Hundreds of migrants staged a demonstration on Saturday in which scuffles broke out with the Bosnian police. The migrants were protesting conditions at camps and their treatment by border authorities.
Hundreds of mostly male migrants joined a protest in Bosnia on Saturday, February 15. The news agency Reuters reported that scuffles broke out as Bosnian police arrived to try and prevent the migrants breaking out of the Miral camp in western Bosnia. No injuries were reported.
The Miral camp is situated in the Velika Kladusa Municipality, about 10 kilometers from the Croatian border. According to the International Organization for Migration (IOM), the Miral camp was one of several opened in October 2018, built to house primarily single men.
The IOM's latest report, updated January 2020, notes that the numbers of migrants transiting Bosnia in the hope of reaching the EU has "increased…since the end of 2017." Since then, the IOM has been providing support to the government of Bosnia and Herzegovina (BiH) "to effectively manage a functioning reception system that is in line with international standards."
However, the protests broke out, according to Reuters, partly in protest at conditions at camps like Miral. Reuters wrote that Miral currently hosts about 1,000 migrants, which is "300 more than its capacity."
Protesting for freedom
The protestors chanted "freedom," "give us our money back" and "stop beating us," according to Reuters. Several people were detained. The Austrian tabloid newspaper Kronen Zeitung reported that two activists, a Briton and an American, were also detained following the march.
Krone also reported that similar marches took place in North Macedonia and Serbia, all countries which sit on the border with the EU.
The biggest protest, however, took place in Bosnia. Krone reported that some 700 men gathered to shout slogans. One of the camp residents, Salam Batu, told Reuters that "the Croatian police are very, very bad. We want the border to be opened. Please don’t hit us anymore. Don’t remove our jackets, shoes, and socks. They take it all." Another man, from Pakistan, also alleged that the Croatian police "burn our jackets and shoes and take [our] mobile phones."
The Croatian authorities deny that the police force are committing abuse.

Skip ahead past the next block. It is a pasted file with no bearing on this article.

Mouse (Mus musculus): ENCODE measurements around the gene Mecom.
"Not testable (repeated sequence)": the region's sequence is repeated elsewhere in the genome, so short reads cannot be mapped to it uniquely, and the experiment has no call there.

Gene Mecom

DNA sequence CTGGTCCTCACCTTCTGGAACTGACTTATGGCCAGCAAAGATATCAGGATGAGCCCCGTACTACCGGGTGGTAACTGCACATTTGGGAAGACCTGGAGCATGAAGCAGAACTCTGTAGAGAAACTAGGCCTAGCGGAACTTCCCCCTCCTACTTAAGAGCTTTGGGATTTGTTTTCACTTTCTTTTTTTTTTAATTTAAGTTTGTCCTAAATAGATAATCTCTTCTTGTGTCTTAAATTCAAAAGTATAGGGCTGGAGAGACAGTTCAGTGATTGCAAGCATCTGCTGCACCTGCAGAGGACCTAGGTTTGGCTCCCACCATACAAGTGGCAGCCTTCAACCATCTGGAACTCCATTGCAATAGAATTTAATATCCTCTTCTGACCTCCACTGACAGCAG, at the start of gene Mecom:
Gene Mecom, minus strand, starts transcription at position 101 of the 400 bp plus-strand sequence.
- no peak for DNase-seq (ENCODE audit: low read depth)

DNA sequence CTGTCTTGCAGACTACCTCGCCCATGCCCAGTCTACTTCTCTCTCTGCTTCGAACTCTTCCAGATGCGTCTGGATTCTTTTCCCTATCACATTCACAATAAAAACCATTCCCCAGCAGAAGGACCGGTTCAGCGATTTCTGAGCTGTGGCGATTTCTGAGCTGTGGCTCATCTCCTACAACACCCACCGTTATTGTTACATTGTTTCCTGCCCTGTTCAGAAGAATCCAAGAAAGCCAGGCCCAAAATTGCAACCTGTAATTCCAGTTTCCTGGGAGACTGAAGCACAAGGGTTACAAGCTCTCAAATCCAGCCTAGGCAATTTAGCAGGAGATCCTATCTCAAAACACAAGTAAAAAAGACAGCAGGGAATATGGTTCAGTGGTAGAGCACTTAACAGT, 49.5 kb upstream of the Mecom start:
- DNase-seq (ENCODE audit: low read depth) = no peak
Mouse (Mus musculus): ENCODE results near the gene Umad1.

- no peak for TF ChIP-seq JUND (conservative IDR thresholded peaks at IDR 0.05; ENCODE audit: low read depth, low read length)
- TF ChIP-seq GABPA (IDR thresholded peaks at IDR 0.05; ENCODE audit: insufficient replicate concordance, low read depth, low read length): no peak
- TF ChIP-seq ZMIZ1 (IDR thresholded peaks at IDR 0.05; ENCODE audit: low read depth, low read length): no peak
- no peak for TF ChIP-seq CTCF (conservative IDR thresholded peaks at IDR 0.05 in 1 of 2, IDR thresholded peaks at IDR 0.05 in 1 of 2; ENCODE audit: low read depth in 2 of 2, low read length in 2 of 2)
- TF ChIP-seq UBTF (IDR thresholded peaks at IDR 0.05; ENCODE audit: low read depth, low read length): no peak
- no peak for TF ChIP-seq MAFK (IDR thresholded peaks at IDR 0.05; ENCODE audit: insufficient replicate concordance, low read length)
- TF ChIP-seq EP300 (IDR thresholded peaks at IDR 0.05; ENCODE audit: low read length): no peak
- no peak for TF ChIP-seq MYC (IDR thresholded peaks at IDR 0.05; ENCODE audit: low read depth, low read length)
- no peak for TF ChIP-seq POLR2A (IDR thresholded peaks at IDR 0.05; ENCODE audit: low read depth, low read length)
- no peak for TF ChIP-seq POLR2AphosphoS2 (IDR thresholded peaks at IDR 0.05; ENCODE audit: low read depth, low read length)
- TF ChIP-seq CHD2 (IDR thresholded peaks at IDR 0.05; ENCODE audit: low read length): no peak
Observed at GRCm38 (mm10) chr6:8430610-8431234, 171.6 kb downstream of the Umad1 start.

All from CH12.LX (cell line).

Increase in migration through Bosnia
According to Reuters, Bosnian authorities say that in 2019 as many as 50,000 migrants passed through Bosnia on their way to Western Europe. The majority of migrants came from Pakistan, Afghanistan, Iraq, Morocco and Syria.
According to the IOM, there are around 7,000-8,000 migrants in Bosnia "at any given time, mainly concentrated around the Una-Sana canton."
The IOM said that they registered 29,232 migrant arrivals in 2019. Many however do not want to stay in Bosnia. In response to the increased numbers, the IOM has opened several new temporary reception centers: Sedra in the Cazin municipality for families and vulnerable migrants; Bira in the city of Bihac for single men; Miral, also for single men; Usivak in Hadzici municipality for single men, families and vulnerable migrants; and Borici in the city of Bihac. In winter 2019, an additional temporary reception center opened in the Sarajevo Canton at Blazuj. IOM says that camp will "continue to scale up its capacity and to improve living conditions." The centers are also supported by EU funds.
Migrants want to go to Western Europe
"Everybody here wants to go to the border and go to Italy, Germany or France," a man from Pakistan wanting to be known as 'Simon' told Reuters.
Croatia is hoping to join the EU's Schengen area (which allows for free movement across borders) during the course of 2020. To do so, they need to be compliant with EU standards on border controls and human rights as well as providing proof that they can "effectively manage the bloc’s external border."
In October 2019, an EU statement said that Croatia needed to
"focus on the management of external borders." Former EU Commission
President Jean-Claude Juncker said he believed that Croatia would take the
right steps "to become a full Schengen member soon."
Radio Free Europe and Radio Liberty, a US-government funded broadcaster, based in the Czech Republic and broadcasting across Eastern Europe and Central Asia, quoted a spokesperson from Doctors without Borders (MSF) who testified that conditions in many of the improvised camps in northwestern Bosnia "do not meet basic living standards."